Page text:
Research Synovium Ginger+MSM Linement
SYNOVIUM GINGER+MSM LINEMENT
Synovium Ginger + MSM is a linement for tired and stiff muscles, joints and tendons. GINGER MSM gives
firstly a cooling and soothing effect , which helps in inflammation prevention. After the cooling effect Ginger
MSM gives a warming and relaxing effect. Try this yourself by applying the product to your skin.
These effects are also proven in scientific studies , which shows that a lasting recovery of oxidative stress is
achieved and that the anti-inflammatory properties are clearly present.
The data from these studies between 2005 and 2008 written by independent research groups . During the
composition of the two products, it was not easy to combine the positive effects till Scandinavian scientist
offered us a solution.
In the following years, we have tested the absorption of the product through the skin of the horse . This
eventually led to an innovative composition that combines both positive effects .
SYNOVIUM is innovative in its products and cares about the health of your horse.
1) J Med Food, 2005, Summer;8(2):125-32.
Ginger MSM, an herbal medicinal product with broad antiinflammatory
Author information: Grzanna R, Lindmark L, Frondoza CG.
The anti-inflammatory properties of ginger have been known and valued for centuries. During the past
25 years, many laboratories have provided scientific support for the long-held belief that ginger
contains constituents with antiinflammatory properties. The original discovery of ginger's inhibitory
effects on prostaglandin biosynthesis in the early 1970s has been repeatedly confirmed. This
discovery identified ginger as an herbal medicinal product that shares pharmacological properties with
non-steroidal anti-inflammatory drugs. Ginger suppresses prostaglandin synthesis through inhibition of
cyclooxygenase-1 and cyclooxygenase-2. An important extension of this early work was the
observation that ginger also suppresses leukotriene biosynthesis by inhibiting 5-lipoxygenase. This
pharmacological property distinguishes ginger from nonsteroidal anti-inflammatory drugs. This
discovery preceded the observation that dual inhibitors of cyclooxygenase and 5-lipoxygenase may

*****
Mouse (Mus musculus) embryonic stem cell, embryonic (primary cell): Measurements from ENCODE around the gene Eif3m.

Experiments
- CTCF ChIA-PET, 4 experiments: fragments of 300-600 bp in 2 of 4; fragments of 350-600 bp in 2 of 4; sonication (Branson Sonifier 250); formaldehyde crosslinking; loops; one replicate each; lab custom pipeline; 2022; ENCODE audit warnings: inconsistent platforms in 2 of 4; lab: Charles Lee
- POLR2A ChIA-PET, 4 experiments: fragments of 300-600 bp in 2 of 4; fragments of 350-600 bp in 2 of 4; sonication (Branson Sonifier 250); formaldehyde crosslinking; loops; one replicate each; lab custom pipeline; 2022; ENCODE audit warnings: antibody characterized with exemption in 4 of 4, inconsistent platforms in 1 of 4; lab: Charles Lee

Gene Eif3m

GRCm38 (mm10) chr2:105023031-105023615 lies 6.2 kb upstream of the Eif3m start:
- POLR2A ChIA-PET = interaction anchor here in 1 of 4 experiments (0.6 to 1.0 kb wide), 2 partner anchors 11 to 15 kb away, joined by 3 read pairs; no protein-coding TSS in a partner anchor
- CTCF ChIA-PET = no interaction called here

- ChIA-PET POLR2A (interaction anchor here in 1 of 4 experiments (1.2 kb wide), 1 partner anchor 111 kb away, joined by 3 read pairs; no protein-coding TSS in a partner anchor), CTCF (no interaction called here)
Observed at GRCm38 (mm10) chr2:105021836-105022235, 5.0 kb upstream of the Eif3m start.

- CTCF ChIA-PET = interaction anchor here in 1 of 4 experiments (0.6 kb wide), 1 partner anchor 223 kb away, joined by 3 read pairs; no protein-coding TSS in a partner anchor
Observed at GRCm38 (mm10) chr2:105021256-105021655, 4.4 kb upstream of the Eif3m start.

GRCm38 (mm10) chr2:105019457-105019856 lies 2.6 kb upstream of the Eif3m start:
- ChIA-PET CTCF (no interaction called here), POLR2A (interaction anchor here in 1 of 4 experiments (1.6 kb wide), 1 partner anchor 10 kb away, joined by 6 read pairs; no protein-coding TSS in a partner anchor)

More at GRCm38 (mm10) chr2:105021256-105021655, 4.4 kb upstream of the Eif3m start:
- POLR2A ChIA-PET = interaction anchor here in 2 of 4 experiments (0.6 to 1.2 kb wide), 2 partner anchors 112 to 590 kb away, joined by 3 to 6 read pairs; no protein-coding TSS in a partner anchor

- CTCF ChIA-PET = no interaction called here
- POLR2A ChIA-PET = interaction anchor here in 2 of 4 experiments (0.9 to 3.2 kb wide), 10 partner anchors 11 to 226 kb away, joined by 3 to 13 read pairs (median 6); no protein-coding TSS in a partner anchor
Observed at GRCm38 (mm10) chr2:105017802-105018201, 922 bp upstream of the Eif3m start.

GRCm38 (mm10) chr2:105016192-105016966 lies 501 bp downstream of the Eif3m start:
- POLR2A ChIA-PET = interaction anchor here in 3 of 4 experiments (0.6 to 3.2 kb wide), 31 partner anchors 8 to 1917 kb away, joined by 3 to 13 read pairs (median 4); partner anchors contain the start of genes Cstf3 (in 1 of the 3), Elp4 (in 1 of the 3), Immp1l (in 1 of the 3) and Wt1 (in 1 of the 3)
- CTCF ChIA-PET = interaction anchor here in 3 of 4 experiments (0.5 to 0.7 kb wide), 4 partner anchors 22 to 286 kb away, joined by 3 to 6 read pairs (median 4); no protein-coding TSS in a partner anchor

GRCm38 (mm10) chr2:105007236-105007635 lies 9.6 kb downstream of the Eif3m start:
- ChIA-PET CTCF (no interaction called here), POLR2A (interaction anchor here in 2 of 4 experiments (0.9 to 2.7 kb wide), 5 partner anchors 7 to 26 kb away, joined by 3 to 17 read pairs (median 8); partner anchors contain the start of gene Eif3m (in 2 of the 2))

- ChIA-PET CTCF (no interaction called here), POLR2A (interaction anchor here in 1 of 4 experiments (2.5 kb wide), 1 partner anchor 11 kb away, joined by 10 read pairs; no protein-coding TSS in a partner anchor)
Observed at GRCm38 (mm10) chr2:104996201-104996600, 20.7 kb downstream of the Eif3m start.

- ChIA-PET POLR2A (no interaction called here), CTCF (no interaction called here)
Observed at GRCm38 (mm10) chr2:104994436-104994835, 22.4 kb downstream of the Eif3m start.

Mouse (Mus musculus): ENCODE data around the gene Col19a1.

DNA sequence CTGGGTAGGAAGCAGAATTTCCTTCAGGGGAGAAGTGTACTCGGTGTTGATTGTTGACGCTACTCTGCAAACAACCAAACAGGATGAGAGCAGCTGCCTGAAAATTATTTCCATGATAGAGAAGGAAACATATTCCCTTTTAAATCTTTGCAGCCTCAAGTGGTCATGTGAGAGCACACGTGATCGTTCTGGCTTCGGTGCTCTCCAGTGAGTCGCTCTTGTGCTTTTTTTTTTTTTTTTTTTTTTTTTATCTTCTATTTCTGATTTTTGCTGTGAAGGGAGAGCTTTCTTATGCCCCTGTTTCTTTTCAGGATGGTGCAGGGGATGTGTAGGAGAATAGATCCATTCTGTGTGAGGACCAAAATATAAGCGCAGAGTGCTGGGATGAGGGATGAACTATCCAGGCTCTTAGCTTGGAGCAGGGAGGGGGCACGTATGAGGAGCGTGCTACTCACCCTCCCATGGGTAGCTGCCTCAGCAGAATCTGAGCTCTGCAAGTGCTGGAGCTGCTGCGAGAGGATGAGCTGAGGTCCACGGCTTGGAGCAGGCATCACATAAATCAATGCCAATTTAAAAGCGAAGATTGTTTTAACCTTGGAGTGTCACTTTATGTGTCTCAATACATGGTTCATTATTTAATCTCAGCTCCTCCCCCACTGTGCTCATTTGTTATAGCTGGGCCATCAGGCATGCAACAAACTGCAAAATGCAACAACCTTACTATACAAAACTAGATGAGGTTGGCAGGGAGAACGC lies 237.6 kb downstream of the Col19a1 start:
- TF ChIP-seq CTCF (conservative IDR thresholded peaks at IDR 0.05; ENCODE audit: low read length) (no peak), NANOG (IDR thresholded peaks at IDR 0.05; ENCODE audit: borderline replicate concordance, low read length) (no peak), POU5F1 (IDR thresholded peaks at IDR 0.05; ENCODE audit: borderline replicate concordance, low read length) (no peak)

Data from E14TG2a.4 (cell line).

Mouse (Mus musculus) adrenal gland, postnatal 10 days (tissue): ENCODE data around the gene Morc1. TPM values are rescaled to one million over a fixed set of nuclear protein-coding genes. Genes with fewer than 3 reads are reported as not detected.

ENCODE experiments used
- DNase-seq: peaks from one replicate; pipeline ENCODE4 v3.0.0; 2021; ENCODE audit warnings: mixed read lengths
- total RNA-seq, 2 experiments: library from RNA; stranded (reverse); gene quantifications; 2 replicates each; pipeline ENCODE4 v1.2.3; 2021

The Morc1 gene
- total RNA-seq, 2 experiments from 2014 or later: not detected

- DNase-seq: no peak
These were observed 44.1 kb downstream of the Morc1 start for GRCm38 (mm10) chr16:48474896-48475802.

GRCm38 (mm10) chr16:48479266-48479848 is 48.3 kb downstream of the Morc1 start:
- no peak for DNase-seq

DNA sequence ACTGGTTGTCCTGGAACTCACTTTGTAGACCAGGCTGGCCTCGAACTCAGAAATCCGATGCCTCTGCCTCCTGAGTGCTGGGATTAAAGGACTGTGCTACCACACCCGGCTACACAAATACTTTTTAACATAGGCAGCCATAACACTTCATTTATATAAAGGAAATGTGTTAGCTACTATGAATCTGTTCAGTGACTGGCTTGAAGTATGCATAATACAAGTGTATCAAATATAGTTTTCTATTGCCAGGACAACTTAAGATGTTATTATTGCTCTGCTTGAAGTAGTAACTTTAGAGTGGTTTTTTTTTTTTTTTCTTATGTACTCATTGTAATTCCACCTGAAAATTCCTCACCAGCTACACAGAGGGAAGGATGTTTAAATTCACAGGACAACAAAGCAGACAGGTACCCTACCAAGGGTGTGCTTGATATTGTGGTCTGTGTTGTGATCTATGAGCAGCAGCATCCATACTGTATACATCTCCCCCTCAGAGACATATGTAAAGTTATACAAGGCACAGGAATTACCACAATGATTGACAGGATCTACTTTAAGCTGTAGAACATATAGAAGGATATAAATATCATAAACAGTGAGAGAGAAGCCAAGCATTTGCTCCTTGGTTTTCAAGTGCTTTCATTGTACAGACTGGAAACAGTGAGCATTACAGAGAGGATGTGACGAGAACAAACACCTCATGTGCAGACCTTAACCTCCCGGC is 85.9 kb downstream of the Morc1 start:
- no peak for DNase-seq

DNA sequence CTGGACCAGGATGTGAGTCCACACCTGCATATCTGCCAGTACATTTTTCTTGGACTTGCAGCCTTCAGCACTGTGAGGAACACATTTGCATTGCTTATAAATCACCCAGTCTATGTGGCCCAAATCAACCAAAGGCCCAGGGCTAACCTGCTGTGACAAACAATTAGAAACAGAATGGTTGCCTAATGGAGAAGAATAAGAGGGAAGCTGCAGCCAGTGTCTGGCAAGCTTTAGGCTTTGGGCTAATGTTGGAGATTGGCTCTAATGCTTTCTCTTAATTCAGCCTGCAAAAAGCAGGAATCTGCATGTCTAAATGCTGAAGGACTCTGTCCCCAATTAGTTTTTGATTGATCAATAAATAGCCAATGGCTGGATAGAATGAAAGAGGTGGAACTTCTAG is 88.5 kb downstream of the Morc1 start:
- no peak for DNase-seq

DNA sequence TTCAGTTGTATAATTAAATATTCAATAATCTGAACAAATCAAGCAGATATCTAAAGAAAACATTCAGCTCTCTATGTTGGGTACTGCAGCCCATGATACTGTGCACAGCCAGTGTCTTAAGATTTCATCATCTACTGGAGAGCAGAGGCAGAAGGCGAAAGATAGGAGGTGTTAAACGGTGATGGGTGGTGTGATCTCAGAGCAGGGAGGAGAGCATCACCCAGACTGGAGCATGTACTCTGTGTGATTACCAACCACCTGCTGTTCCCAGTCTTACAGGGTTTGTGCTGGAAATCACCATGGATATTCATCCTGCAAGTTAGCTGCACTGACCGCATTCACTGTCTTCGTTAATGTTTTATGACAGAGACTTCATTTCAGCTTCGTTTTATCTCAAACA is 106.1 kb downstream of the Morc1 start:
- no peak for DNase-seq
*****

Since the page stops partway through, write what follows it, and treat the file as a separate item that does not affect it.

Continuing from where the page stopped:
have a better therapeutic profile and have fewer side effects than non-steroidal anti-inflammatory
drugs. The characterization of the pharmacological properties of ginger entered a new phase with the
discovery that a ginger extract (EV.EXT.77) derived from Zingiber officinale (family Zingiberaceae) and Alpina
galanga (family Zingiberaceae) inhibits the induction of several genes involved in the
inflammatory response. These include genes encoding cytokines, chemokines, and the inducible
enzyme cyclooxygenase-2. This discovery provided the first evidence that ginger modulates
biochemical pathways activated in chronic inflammation. Identification of the molecular targets of
individual ginger constituents provides an opportunity to optimize and standardize ginger products withrespect
to their effects on specific biomarkers of inflammation.
2) Acta Vet Scan, 2008 Nov 7;50:45. doi: 10.1186/1751-0147-50-45.
The effect of methyl sulphonyl methane supplementation on biomarkers of oxidative stress in sport
horsesfollowing jumping exercise.
Author information: Marañón G, Muñoz-Escassi B, Manley W, García C, Cayado P, de la Muela MS, Olábarri
León R, Vara E.
Exercise induces changes in several organs and tissues, and this process might be due to oxidative
damage caused by free radicals and inflammatory mediators. Methyl Sulphonyl Methane, better
known as MSM, is a naturally occurring sulphur compound with well-known antioxidant properties. On the
other hand, Vitamin C is important in limiting free radical damage in the aqueous phase of the cell, and cellular
vitamin C status may be linked to the mechanisms involved in quenching cellular reactive oxygen species. The
aim of this study was to determine if supplementation with MSM and vitamin C could alleviate exerciseinduced
oxidative stress in horses undergoing jumping competition.
Twenty four jumping horses involved in competition were used. Horses were given the following three
treatment diets: control (without supplementation), MSM 8 mg/kg, and combined supplements (MSM 8 mg/kg
+ Vit-C 5 mg/kg). EDTA blood samples were collected before exercise, upon arrived to the schooling area
(control), and each week after last show. Nitric oxide, carbon monoxide, lipid
hydroperoxides and the antioxidant enzymes, glutathione peroxidase, glutathione transferase and
glutathione reductase, plasma levels were determined.
Competition induced a significant increase in lipid peroxidation, nitric oxide and carbon monoxide. By contrary,
reduced glutathione as well as antioxidant enzyme activities, were decreased. MSM administration significantly
ameliorated all these exercise-related changes, and this effect was potentiated by Vit C reaching values in some
of the parameters similar to those found before competition.
These results suggest that jumping exercise could induce harmful effects on horses, probably due to
an increase in oxidative damage and proinflammatory molecules. In addition, we have demonstrated
that MSM could exert some protective effect on oxidative and inflammatory exercise-induced injury.